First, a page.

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A CurtainUp London Review
Days of Wine and Roses
by Charlotte Loveridge
Anne Marie-Duff's performance as Mona is superbly accomplished and yet simultaneously natural. She is one of those very rare actors who is so convincing when playing a certain part that, for the duration of that performance, it is inconceivable that she could ever be anyone else. At times her large beautiful eyes are so full of pleading that even in the midst of alcoholic squalor, she seems innocent and is incredibly affecting. Furthermore, the nuanced expertise of her performance is well suited to the intimate space of the Donmar's auditorium. She is so engaging that the audience's sympathies are not as finely poised between the couple as they might be. In any case, Donal is a more ambivalent character: better able to understand their situation objectively but shockingly violent when under the influence of whisky or its deprivation. Peter McDonald is capable enough to encompass the extremes of Donal's personality persuasively.
Peter Gill's direction is of that peculiar kind of consummate competence whereby the end product appears so effortlessly naturalistic that it conceals the skill and industry required to achieve it. There were also a number of intelligent directorial touches which I especially enjoyed; for example, the characters change onstage so that the audience are clearly witnessing their entire development through the selective, synecdochic scenes. Again, the broken furniture, the relics of earlier alcohol-fuelled aggressive bouts remain onstage providing the sense of the continuity of the coupe's progressive decline.
The play is performed at two levels, the Donmar's balcony becomes a bridge over the Thames for outdoor scenes with their flat below. As they gaze out over the cityscape what the audience sees is only the interior of their dowdy flat, reflecting how their domestic troubles have taken over from the dream. Iconic popular music from the 1960s punctuates the scenes and gives an aural indication of time passing.
Owen McCafferty's new version adapts J.P Miller's original 1958 teleplay which was later made into a film starring Jack Lemmon and Lee Remick. His dialogue feels uncontrived whilst being poignantly revealing. Lightly comic moments blend into the deepening tragedy, making the two characters more humanly sympathetic. As the only members of the cast, the couple's self-destructive insularity, alone in a foreign city, is emphasized. McCafferty makes the iconic Irish racehorse Arkle full of symbolic significance. The horse's astounding success on the track reflects the hopeful prosperity of Donal and Mona's new London life but when Arkle eventually dies, the realization of their own dream's death is close at hand.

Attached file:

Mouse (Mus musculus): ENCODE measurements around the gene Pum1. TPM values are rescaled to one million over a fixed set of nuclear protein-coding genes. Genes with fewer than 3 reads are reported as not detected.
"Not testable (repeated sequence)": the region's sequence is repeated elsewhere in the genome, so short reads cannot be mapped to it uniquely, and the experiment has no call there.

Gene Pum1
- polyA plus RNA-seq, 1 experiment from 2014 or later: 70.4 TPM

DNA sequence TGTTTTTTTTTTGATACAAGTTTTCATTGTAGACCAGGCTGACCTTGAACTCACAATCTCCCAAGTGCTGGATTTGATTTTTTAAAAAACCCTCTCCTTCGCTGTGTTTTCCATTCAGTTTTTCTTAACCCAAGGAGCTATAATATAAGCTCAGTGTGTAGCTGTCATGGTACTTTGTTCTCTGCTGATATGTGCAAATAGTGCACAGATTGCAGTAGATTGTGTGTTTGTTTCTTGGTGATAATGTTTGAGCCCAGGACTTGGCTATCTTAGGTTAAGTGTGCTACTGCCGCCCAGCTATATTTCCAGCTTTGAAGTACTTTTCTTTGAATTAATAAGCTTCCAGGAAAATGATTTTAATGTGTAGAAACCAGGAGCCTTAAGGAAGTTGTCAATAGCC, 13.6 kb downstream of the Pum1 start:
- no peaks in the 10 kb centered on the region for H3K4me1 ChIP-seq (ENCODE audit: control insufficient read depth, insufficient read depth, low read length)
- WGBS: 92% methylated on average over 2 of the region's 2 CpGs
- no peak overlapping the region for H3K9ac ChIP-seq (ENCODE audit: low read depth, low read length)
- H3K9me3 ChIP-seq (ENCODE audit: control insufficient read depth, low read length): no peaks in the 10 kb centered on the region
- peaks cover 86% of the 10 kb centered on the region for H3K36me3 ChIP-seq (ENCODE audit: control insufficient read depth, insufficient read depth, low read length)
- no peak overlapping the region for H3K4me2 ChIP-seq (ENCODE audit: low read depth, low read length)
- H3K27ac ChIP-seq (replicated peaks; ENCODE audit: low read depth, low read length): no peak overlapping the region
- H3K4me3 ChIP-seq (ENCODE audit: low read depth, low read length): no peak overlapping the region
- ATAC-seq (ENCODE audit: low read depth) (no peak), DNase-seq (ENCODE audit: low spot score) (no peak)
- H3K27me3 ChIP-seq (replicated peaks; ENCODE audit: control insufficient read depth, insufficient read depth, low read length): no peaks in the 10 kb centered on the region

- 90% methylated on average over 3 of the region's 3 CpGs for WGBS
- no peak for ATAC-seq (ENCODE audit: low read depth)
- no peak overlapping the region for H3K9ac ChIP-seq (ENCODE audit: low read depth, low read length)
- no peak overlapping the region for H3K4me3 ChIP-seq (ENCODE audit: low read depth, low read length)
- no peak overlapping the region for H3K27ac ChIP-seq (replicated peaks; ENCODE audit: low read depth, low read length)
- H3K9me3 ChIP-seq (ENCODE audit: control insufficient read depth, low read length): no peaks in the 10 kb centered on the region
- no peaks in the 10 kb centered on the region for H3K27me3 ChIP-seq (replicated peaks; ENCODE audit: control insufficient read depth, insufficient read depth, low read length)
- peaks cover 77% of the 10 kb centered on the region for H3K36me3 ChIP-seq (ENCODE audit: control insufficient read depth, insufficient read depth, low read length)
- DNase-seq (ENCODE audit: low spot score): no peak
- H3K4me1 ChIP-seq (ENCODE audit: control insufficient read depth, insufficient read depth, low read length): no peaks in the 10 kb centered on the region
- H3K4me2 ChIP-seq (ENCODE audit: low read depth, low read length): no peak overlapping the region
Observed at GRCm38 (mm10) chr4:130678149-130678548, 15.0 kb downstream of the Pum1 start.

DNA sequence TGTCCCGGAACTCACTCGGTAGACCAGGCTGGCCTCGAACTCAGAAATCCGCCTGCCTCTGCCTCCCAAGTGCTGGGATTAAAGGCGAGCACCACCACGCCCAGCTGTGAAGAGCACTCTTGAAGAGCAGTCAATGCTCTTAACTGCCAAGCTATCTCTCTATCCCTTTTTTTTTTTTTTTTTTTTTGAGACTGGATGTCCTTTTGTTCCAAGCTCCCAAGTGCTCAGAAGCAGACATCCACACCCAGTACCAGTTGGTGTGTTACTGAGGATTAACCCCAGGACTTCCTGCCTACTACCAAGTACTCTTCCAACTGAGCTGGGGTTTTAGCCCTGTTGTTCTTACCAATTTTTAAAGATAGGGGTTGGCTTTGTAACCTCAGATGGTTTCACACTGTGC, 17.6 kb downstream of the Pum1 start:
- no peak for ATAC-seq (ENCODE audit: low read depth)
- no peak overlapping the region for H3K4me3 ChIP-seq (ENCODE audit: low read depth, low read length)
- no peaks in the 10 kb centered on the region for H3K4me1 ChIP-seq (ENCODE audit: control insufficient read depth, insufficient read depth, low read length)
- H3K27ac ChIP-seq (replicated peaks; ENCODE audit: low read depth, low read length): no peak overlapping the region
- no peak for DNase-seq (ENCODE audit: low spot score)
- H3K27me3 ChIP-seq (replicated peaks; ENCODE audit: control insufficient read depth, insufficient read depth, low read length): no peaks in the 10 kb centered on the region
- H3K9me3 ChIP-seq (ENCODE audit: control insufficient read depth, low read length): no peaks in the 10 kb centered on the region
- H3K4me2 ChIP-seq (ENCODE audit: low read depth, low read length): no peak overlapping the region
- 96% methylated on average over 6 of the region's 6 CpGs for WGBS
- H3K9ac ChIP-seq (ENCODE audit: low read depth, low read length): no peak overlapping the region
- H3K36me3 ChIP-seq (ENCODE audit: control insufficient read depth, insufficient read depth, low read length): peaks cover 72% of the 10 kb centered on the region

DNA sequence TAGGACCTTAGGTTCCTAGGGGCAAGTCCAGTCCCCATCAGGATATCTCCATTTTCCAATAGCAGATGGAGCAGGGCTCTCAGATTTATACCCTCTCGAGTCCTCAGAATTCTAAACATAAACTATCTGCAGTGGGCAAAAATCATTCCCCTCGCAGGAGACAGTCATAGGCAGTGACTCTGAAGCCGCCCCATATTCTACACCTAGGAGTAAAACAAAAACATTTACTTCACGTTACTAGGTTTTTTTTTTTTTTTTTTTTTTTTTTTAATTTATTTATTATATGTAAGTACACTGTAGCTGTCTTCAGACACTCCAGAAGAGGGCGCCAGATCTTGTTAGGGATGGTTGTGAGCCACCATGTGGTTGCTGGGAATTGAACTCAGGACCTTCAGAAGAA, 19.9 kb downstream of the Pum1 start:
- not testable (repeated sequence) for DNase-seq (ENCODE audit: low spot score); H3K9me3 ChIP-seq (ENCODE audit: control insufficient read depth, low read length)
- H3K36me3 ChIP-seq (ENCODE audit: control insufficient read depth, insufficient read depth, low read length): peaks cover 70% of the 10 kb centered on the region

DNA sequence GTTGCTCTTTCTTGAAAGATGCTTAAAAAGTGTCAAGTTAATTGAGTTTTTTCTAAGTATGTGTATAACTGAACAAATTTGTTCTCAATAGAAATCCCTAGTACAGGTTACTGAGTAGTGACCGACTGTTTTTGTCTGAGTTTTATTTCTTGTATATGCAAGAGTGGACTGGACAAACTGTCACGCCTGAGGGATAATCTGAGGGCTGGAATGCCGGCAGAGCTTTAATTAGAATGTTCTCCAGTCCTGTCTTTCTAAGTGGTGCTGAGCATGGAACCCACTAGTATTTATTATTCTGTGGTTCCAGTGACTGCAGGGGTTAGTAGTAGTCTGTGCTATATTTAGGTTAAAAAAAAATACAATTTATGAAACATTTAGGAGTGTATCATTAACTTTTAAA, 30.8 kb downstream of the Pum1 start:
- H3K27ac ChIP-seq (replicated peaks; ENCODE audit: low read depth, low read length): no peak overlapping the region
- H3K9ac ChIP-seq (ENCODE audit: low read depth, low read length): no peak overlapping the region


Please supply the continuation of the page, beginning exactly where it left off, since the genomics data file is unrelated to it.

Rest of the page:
The title Days of Wine and Roses is a quote from the nineteenth-century poet Ernest Dowson. His poem entitled Vitae Summa Brevis Spem Nos Vetat Incohare Longam (or the short span of life forbids us the hope of enduring long) encapsulates the poet Horace's "carpe diem" sentiment. The play subtly subverts this message of life and youth's ephemerality. While wine in Horace and Dowson is a symbol of enjoying the present, alcohol is here the catalyst for decline. Rather than old age and death, alcoholic addiction and misery constitute the end. The couple's tragic decline into this state is compressed into the hour and half onstage, reflecting the brevity of human happiness as the audience see the bleakly inevitable progression into tragedy without.
McCafferty's adaptation adds a fresh vitality to a play with enduring themes and Gill's fantastic production at the Donmar deserves to be seen.
Mendes at the Donmar
Peter Ackroyd's History of London: The Biography
Retold by Tina Packer of Shakespeare & Co. Click image to buy.
6, 500 Comparative Phrases including 800 Shakespearean Metaphors by CurtainUp's editor.
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